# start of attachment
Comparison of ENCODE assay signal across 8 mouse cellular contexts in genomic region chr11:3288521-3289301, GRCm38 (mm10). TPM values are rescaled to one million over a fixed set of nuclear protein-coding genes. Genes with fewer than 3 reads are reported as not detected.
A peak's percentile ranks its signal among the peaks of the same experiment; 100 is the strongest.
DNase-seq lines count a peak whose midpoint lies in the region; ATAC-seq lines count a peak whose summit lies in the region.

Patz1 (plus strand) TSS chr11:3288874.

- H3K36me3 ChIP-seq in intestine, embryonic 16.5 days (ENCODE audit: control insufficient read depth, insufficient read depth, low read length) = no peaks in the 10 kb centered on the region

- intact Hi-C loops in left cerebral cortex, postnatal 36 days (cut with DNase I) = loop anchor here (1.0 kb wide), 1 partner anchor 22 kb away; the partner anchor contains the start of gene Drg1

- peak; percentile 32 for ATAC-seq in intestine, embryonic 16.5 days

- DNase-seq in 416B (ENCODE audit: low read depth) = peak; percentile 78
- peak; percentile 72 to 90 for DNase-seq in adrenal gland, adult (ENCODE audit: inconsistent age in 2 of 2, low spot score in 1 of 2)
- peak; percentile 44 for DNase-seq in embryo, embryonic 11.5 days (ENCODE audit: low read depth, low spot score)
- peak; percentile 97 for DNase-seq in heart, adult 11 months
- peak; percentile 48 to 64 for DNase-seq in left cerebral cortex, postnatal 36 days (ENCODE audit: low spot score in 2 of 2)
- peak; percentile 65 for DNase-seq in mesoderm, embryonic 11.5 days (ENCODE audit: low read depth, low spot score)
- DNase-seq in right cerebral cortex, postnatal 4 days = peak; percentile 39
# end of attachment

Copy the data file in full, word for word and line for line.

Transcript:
Comparison of ENCODE assay signal across 8 mouse cellular contexts in genomic region chr11:3288521-3289301, GRCm38 (mm10). TPM values are rescaled to one million over a fixed set of nuclear protein-coding genes. Genes with fewer than 3 reads are reported as not detected.
A peak's percentile ranks its signal among the peaks of the same experiment; 100 is the strongest.
DNase-seq lines count a peak whose midpoint lies in the region; ATAC-seq lines count a peak whose summit lies in the region.

Patz1 (plus strand) TSS chr11:3288874.

- H3K36me3 ChIP-seq in intestine, embryonic 16.5 days (ENCODE audit: control insufficient read depth, insufficient read depth, low read length) = no peaks in the 10 kb centered on the region

- intact Hi-C loops in left cerebral cortex, postnatal 36 days (cut with DNase I) = loop anchor here (1.0 kb wide), 1 partner anchor 22 kb away; the partner anchor contains the start of gene Drg1

- peak; percentile 32 for ATAC-seq in intestine, embryonic 16.5 days

- DNase-seq in 416B (ENCODE audit: low read depth) = peak; percentile 78
- peak; percentile 72 to 90 for DNase-seq in adrenal gland, adult (ENCODE audit: inconsistent age in 2 of 2, low spot score in 1 of 2)
- peak; percentile 44 for DNase-seq in embryo, embryonic 11.5 days (ENCODE audit: low read depth, low spot score)
- peak; percentile 97 for DNase-seq in heart, adult 11 months
- peak; percentile 48 to 64 for DNase-seq in left cerebral cortex, postnatal 36 days (ENCODE audit: low spot score in 2 of 2)
- peak; percentile 65 for DNase-seq in mesoderm, embryonic 11.5 days (ENCODE audit: low read depth, low spot score)
- DNase-seq in right cerebral cortex, postnatal 4 days = peak; percentile 39